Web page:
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Testing the Limits of Peptides and Proteins

Our Research Interests in General

Our research group specializes in the design, synthesis, characterization, and application of peptide model systems to a diverse range of current problems in biomedicine, biotechnology, and materials science. Peptides and proteins have numerous responsibilities in nature. They may be enzymes that perform chemical reactions in cells, structural components of, for example, spider silk, transport molecules, molecular motors, warehouses for the storage of important goods in organisms, not to mention their roles in defense and regulatory processes. Their overwhelming structural and functional diversity depends upon the physical and chemical properties of the amino acid building blocks that they are composed of.

We attempt to systematically evaluate how mutations in the primary structure influence the stability of the diverse quarternary structures formed by α-helices and β-strands. In the former case, the α-helical coiled coil folding motif is studied, and, in the latter case,β-sheet containing amyloid structures are studied. Based on phenomenological rules that govern the behavior of these biologically relevant assemblies, a variety of peptide model systems have been rationally designed. By means of these, we have gained insight into aggregation processes, the complex interactions of nonnatural amino acids in the context of a protein environment, and development strategies for novel chimeric structures using building blocks with alternative backbone connectivities, to give just three examples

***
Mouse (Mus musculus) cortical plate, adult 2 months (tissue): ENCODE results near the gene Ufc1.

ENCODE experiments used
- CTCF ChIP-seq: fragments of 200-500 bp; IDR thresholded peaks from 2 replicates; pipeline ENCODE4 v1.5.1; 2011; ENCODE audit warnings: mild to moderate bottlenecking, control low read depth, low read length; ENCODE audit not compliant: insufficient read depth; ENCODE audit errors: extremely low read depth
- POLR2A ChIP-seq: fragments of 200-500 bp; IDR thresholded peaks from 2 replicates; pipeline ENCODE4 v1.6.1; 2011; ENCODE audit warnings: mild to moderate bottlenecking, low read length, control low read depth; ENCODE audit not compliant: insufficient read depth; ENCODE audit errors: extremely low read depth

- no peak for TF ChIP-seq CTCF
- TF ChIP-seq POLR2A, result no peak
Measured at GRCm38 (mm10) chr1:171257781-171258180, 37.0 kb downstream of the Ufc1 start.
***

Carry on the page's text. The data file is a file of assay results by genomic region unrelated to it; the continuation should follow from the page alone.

Work Flow

In our working group expertise can be gained in the following areas:

  • Organic synthesis of nonnatural amino acids and other related small molecule building blocks
  • Methodology geared toward to improving or redesigning synthetic routes
  • Peptide and protein chemistry including solution and solid phase syntheses, as well as ligation techniques to build up the protein backbone, chemoenzymatic approaches, and labelling strategies
  • Nanoparticle-peptide conjugates
  • Investigations of the properties of novel peptide and proteins by numerous analytical techniques, including but not limited to: circular dichroism spectroscopy; transmission/scanning electron microscopies (including cryo-TEM); fluorescence-based assays; appropriate chromatographic separations; oligomeric state determination by means of light scattering; ultracentrifugation; isothermal titration calorimetry; nuclear magnetic resonance spectroscopy; x-ray crystallography
  • Directed evolution approaches based on phage display
  • Determination of global changes in conformation in response to different environmental conditions including pH, ionic strength, solvent, metal ions, or the presence of chaperones
  • Systematic investigations to determine potential applications for peptide-based drug candidates or materials in biomedicine, biotechnology, and materials science at the nanoscale.